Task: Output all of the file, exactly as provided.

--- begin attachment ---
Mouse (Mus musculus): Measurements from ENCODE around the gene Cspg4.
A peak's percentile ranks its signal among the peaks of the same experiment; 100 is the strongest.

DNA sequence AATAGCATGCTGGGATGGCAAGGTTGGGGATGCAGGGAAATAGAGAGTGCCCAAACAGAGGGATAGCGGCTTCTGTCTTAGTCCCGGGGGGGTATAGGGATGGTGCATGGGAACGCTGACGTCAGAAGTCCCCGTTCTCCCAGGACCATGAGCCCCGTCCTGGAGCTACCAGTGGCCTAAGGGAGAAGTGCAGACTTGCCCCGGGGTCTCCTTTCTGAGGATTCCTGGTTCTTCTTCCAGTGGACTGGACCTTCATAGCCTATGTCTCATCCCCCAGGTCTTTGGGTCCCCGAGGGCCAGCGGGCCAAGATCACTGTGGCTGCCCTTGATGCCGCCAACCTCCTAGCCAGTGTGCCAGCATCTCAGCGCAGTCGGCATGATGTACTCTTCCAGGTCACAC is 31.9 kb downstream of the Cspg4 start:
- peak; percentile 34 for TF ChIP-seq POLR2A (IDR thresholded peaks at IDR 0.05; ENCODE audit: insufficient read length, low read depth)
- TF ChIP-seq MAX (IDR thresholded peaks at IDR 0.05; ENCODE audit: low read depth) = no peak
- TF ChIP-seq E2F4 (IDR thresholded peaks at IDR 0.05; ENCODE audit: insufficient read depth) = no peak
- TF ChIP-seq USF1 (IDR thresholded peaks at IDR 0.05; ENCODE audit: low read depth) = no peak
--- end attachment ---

Mouse (Mus musculus): Measurements from ENCODE around the gene Cspg4.
A peak's percentile ranks its signal among the peaks of the same experiment; 100 is the strongest.

DNA sequence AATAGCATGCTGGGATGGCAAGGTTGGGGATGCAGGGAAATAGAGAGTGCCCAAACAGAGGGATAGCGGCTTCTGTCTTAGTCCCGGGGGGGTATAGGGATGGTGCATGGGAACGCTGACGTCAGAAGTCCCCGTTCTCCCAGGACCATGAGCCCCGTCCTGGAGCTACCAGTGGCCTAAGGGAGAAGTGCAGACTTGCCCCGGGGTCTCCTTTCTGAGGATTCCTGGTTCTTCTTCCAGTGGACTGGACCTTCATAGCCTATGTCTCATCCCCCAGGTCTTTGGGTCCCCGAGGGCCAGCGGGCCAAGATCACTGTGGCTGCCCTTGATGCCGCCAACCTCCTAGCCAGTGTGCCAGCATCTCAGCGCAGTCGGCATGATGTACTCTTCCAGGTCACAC is 31.9 kb downstream of the Cspg4 start:
- peak; percentile 34 for TF ChIP-seq POLR2A (IDR thresholded peaks at IDR 0.05; ENCODE audit: insufficient read length, low read depth)
- TF ChIP-seq MAX (IDR thresholded peaks at IDR 0.05; ENCODE audit: low read depth) = no peak
- TF ChIP-seq E2F4 (IDR thresholded peaks at IDR 0.05; ENCODE audit: insufficient read depth) = no peak
- TF ChIP-seq USF1 (IDR thresholded peaks at IDR 0.05; ENCODE audit: low read depth) = no peak